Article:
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Monday, September 24, 2007

Merkel backs Dalai Lama's quest for Tibetan cultural autonomy

Merkel backs Dalai Lama's quest for Tibetan cultural autonomy

German Chancellor Angela Merkel meets Dalai Lama.





BERLIN : Defying pressure from China, German Chancellor Angela Merkel held an historic meeting with the Dalai Lama on Sunday, and gave support to the Buddhist leader's quest for cultural autonomy for Tibet.

"The chancellor paid tribute to the Dalai Lama as a religious leader and assured him of support for his efforts to preserve the cultural identity of Tibet and for his peaceful quest for religious and cultural autonomy," her spokesman Ulrich Wilhelm said afterwards.

The meeting lasted almost an hour and marked the first time that the exiled Tibetan spiritual leader, whose worldwide following is a thorn in China's side, has been received by a German chancellor.

It came just weeks after a three-day visit by Merkel to China in which she took a tough line on human rights issues.

Merkel's office, like the Dalai Lama in an interview with a German newspaper, took care however to point out that he is not demanding full independence from China, which sent its troops into Tibet in 1950.

Wilhelm said the Dalai Lama told Merkel about his role as the highest spiritual authority of Tibetan Buddhism and his work on behalf of the Himalayan region he fled almost half a century ago.

"The 1989 Nobel Peace prize winner stressed the peaceful, non-violent nature of his engagement, which expressly excludes striving for independence for Tibet from the People's Republic of China," he said.

In recent days, China has denounced the Dalai Lama as a separatist who seeks to harm the country interests and warned Berlin to retract the invitation to the chancellery.

On Sunday, Chinese officials snubbed a meeting with German Justice Minister Brigitte Zypries in Munich in apparent retaliation.

The Sueddeutsche Zeitung daily at the weekend spoke of "a crisis" between the two countries and said Merkel had gone against the advice of senior officials in pursuing the meeting.

China is Germany's biggest trading partner in the Asia-Pacific region.

Merkel was seen as breaking diplomatic ground during her visit in August when she invited President Hu Jintao to discuss human rights, met with a journalist who has fallen foul of Chinese censors and called for freedom of expression.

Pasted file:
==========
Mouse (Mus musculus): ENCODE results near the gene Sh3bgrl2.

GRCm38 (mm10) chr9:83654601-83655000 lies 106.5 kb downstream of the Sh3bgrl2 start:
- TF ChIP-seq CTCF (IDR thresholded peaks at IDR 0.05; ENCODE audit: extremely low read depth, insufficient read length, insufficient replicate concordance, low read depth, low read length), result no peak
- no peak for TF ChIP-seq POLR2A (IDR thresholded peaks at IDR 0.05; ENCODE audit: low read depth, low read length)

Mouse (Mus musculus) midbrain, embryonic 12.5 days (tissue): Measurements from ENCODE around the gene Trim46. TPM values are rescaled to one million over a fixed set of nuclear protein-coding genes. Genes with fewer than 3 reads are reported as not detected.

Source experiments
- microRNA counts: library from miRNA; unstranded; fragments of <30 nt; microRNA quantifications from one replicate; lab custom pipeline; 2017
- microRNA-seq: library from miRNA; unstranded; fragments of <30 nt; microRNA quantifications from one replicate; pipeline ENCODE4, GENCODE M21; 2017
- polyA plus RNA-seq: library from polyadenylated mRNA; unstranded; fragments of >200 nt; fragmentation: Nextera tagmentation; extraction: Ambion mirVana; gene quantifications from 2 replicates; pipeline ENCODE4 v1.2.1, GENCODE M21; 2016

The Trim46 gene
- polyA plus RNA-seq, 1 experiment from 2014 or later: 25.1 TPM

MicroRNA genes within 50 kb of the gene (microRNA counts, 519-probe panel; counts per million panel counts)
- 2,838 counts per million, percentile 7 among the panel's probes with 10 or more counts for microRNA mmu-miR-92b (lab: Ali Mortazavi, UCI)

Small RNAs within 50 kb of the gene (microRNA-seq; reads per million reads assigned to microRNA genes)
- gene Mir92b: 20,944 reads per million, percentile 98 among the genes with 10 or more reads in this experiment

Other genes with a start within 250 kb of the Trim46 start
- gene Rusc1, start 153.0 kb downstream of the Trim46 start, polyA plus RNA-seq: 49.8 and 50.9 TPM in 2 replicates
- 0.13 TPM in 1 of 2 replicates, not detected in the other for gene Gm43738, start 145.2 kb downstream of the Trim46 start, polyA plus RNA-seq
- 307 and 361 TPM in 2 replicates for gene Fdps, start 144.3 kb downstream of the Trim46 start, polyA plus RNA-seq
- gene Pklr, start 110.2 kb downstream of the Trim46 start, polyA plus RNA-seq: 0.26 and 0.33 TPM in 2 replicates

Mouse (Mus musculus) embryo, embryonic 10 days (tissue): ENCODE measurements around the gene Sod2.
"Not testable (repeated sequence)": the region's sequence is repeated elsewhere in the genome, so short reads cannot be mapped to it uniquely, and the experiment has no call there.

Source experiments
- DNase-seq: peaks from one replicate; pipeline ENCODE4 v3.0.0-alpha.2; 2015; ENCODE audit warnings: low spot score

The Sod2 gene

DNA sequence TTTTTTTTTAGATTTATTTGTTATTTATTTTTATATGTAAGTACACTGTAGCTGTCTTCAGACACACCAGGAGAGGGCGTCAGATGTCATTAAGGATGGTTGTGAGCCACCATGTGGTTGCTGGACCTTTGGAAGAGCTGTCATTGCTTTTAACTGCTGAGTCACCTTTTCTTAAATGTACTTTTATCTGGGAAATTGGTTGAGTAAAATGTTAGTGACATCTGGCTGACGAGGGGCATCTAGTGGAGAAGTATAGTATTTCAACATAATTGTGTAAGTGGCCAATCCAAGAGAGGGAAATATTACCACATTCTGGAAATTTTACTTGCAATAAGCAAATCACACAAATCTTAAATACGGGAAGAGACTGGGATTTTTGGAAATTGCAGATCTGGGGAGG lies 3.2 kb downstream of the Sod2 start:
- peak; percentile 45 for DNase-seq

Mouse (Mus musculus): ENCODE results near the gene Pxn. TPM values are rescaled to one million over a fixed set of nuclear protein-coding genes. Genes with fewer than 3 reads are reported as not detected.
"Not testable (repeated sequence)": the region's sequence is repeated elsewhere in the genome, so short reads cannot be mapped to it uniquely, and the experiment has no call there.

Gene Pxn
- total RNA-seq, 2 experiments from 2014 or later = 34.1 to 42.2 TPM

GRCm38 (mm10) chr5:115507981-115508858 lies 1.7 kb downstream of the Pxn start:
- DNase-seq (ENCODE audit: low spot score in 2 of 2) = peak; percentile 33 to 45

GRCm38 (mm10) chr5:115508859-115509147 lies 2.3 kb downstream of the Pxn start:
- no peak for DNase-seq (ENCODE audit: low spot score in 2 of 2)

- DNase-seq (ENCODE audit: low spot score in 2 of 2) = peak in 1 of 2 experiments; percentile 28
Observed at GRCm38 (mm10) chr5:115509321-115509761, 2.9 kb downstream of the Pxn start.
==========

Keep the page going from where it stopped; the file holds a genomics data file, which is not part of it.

The Dalai Lama, in an interview with the same German newspaper, said he was "very impressed" with the chancellor. He said he felt a special bond with her because, having grown up in East Germany, she has also experienced communism.

"What I appreciate about Ms Merkel, is her steady engagement on human rights and religious freedom, as well as her commitment to the environment.

"Perhaps that is why she wants to see me, in spite of all the pressure from China."

He accused China of arrogance and said it would one day have to bow to international pressure on Tibet.

"It is simply China's attitude. It is the arrogance of power. Wherever I go, China protests," he said.

"I believe that in the long run, international opinion will have a positive influence on the Chinese government. The more sensitive among the country's political leaders realise that their image in the outside world depends strongly on how they treat Tibet."

The Dalai Lama has led a Tibetan government-in-exile in India since fleeing his home region in 1959 after a failed uprising.

Observers have remarked that he is maintaining a strong presence on the world stage at a time when China's human rights record is under the spotlight as it prepares to host the 2008 Olympic Games.

He met with Austrian Chancellor Alfred Gusenbauer last week, also amid protest from China, and will receive the "Congressional Gold medal" from US lawmakers in October. He is also expected to hold talks with Canadian Prime Minister Stephen Harper next month.

He won the Nobel prize for his non-violent approach to relations with Beijing.

- AFP /ls

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